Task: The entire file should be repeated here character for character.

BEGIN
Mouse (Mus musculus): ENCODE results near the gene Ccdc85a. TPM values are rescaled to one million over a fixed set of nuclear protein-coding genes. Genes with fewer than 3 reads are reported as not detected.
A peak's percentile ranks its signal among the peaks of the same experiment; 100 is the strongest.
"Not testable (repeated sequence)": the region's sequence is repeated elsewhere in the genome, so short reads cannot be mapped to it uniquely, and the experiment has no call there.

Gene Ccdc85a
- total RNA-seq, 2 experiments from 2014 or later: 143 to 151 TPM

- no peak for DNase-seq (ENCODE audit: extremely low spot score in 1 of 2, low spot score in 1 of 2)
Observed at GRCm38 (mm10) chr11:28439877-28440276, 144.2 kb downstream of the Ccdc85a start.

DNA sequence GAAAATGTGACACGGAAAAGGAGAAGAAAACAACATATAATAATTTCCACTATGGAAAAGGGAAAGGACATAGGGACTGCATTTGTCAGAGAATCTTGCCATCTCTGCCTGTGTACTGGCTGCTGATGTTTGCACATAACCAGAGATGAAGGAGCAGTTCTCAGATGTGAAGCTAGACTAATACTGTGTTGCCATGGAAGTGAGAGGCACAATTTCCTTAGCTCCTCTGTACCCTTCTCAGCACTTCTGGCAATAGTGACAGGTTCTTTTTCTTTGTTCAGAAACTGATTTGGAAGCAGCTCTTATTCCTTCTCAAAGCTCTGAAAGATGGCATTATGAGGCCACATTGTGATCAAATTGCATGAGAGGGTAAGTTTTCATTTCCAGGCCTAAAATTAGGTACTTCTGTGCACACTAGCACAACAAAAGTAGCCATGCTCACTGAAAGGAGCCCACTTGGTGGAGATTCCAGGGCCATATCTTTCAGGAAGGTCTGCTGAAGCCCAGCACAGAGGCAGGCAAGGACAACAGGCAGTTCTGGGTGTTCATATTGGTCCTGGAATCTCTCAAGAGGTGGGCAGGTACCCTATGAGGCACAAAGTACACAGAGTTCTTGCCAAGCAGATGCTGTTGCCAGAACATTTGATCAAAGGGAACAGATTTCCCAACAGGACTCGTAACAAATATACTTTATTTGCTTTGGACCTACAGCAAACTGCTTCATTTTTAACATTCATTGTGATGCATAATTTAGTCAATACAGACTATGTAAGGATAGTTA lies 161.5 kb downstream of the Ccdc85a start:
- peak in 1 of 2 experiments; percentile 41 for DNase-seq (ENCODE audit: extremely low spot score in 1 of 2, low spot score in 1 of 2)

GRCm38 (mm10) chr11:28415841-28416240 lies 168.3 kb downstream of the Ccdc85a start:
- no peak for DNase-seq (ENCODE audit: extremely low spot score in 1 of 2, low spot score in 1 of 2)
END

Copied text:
Mouse (Mus musculus): ENCODE results near the gene Ccdc85a. TPM values are rescaled to one million over a fixed set of nuclear protein-coding genes. Genes with fewer than 3 reads are reported as not detected.
A peak's percentile ranks its signal among the peaks of the same experiment; 100 is the strongest.
"Not testable (repeated sequence)": the region's sequence is repeated elsewhere in the genome, so short reads cannot be mapped to it uniquely, and the experiment has no call there.

Gene Ccdc85a
- total RNA-seq, 2 experiments from 2014 or later: 143 to 151 TPM

- no peak for DNase-seq (ENCODE audit: extremely low spot score in 1 of 2, low spot score in 1 of 2)
Observed at GRCm38 (mm10) chr11:28439877-28440276, 144.2 kb downstream of the Ccdc85a start.

DNA sequence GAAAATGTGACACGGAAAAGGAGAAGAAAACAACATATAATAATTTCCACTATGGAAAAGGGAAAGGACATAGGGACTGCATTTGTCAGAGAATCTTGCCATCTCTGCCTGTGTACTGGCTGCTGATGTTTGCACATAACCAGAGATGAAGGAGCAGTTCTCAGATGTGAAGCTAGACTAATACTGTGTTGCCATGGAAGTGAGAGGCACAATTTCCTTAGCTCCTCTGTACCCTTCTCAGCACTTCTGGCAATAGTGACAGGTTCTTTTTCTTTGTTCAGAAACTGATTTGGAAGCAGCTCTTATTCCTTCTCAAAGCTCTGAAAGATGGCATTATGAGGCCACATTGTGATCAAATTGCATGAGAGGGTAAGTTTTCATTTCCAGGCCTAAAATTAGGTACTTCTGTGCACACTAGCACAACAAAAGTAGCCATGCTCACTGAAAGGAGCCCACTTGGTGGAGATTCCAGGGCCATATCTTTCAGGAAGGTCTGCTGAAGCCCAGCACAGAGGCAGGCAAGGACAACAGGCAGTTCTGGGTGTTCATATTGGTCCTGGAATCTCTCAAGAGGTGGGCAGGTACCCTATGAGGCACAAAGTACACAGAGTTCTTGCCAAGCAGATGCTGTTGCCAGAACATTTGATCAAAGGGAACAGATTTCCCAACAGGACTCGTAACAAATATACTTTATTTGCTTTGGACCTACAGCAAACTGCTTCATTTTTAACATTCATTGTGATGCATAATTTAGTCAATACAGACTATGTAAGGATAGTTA lies 161.5 kb downstream of the Ccdc85a start:
- peak in 1 of 2 experiments; percentile 41 for DNase-seq (ENCODE audit: extremely low spot score in 1 of 2, low spot score in 1 of 2)

GRCm38 (mm10) chr11:28415841-28416240 lies 168.3 kb downstream of the Ccdc85a start:
- no peak for DNase-seq (ENCODE audit: extremely low spot score in 1 of 2, low spot score in 1 of 2)